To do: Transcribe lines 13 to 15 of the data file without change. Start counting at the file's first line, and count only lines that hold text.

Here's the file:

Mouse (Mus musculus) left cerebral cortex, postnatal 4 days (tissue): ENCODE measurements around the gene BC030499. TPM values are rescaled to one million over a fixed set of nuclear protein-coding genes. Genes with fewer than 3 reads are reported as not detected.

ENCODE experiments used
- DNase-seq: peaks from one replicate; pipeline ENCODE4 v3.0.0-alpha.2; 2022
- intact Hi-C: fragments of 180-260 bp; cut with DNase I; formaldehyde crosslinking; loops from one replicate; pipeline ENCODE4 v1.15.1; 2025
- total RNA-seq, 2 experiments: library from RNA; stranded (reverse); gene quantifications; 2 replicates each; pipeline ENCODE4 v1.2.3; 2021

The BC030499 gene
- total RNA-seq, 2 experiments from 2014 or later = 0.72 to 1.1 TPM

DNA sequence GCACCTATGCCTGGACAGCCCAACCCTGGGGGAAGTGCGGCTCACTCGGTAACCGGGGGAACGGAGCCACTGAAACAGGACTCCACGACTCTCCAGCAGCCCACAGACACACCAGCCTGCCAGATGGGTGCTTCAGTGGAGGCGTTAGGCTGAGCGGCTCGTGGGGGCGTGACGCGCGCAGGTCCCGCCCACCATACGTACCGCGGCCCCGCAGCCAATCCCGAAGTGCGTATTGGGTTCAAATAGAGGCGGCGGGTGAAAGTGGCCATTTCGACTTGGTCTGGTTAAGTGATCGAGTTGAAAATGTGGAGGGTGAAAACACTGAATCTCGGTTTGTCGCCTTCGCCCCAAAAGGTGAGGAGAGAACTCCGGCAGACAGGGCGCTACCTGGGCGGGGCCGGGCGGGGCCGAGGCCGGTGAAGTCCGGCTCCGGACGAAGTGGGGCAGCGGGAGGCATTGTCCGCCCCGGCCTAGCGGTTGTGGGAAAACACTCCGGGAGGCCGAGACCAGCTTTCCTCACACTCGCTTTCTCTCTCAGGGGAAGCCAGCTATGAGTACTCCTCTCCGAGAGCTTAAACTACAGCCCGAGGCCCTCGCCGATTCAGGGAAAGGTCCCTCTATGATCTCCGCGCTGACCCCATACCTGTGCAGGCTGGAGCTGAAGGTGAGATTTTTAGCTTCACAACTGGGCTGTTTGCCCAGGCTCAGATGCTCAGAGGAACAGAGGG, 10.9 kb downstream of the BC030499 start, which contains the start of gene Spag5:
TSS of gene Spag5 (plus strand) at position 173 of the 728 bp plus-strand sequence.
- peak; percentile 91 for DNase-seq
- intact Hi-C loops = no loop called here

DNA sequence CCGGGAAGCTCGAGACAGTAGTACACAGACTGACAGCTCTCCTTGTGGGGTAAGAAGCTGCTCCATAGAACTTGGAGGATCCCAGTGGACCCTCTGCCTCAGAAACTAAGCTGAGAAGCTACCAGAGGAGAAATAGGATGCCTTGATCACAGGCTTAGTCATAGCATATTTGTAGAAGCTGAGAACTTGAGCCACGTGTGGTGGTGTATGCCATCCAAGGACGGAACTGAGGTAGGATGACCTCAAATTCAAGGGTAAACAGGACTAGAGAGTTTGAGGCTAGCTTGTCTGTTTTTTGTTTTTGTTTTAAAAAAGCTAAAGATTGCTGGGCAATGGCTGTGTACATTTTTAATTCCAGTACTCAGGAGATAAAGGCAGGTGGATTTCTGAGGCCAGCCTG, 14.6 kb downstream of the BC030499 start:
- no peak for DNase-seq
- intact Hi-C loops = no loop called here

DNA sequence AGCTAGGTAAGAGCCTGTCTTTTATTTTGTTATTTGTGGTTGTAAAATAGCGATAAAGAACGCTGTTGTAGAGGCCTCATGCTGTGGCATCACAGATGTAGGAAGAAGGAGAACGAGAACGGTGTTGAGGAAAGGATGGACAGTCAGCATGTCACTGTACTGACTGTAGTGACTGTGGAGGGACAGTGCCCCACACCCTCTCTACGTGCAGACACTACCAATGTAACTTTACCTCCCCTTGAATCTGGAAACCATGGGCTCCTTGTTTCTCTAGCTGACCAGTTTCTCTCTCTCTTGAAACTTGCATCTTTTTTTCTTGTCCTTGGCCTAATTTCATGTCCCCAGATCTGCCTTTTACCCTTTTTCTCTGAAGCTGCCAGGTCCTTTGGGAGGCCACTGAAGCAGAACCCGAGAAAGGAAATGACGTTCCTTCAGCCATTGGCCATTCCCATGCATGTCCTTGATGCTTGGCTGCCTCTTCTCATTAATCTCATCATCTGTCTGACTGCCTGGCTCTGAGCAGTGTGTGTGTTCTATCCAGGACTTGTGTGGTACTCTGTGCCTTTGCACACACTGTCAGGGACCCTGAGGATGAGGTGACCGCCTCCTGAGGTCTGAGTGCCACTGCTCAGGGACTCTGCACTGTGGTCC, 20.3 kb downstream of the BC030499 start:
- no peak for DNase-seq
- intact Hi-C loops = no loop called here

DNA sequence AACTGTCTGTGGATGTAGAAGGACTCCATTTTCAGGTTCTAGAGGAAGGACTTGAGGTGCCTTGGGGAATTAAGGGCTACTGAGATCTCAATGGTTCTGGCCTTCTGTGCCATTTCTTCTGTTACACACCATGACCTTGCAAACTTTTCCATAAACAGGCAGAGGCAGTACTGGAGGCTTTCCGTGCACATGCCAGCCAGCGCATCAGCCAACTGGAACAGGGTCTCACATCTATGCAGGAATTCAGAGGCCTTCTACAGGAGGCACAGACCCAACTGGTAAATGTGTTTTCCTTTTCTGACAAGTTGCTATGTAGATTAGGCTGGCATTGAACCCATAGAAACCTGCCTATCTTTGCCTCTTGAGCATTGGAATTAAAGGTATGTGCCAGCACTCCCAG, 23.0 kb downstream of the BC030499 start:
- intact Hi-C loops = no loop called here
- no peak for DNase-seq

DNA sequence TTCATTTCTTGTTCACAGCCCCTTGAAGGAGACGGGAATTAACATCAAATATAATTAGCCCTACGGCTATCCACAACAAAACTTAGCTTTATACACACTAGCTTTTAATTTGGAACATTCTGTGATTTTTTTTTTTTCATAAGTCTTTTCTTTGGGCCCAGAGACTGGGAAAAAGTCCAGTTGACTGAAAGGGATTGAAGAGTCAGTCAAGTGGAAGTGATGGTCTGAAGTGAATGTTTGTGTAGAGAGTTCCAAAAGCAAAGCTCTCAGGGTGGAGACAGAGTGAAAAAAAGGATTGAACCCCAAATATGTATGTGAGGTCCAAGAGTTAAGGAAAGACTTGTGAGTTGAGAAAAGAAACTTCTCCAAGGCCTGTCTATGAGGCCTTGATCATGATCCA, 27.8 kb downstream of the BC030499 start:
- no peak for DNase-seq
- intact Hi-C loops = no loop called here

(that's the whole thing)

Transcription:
- no peak for DNase-seq
- intact Hi-C loops = no loop called here

DNA sequence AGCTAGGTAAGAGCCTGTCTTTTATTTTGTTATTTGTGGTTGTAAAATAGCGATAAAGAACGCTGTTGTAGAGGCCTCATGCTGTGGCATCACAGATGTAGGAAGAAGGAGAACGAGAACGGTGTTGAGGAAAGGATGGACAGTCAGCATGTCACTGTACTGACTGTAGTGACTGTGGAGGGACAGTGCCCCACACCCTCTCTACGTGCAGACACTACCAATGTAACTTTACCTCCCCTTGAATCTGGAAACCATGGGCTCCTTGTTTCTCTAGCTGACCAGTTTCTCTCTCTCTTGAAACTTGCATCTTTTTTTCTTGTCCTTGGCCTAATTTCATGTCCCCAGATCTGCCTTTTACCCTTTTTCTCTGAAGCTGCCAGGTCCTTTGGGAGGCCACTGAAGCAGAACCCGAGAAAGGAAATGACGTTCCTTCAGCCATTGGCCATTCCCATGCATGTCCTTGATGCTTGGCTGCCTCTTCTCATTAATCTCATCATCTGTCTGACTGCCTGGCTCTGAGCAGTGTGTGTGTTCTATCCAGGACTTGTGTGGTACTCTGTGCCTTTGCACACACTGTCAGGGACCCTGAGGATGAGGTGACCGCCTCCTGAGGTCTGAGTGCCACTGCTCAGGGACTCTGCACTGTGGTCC, 20.3 kb downstream of the BC030499 start: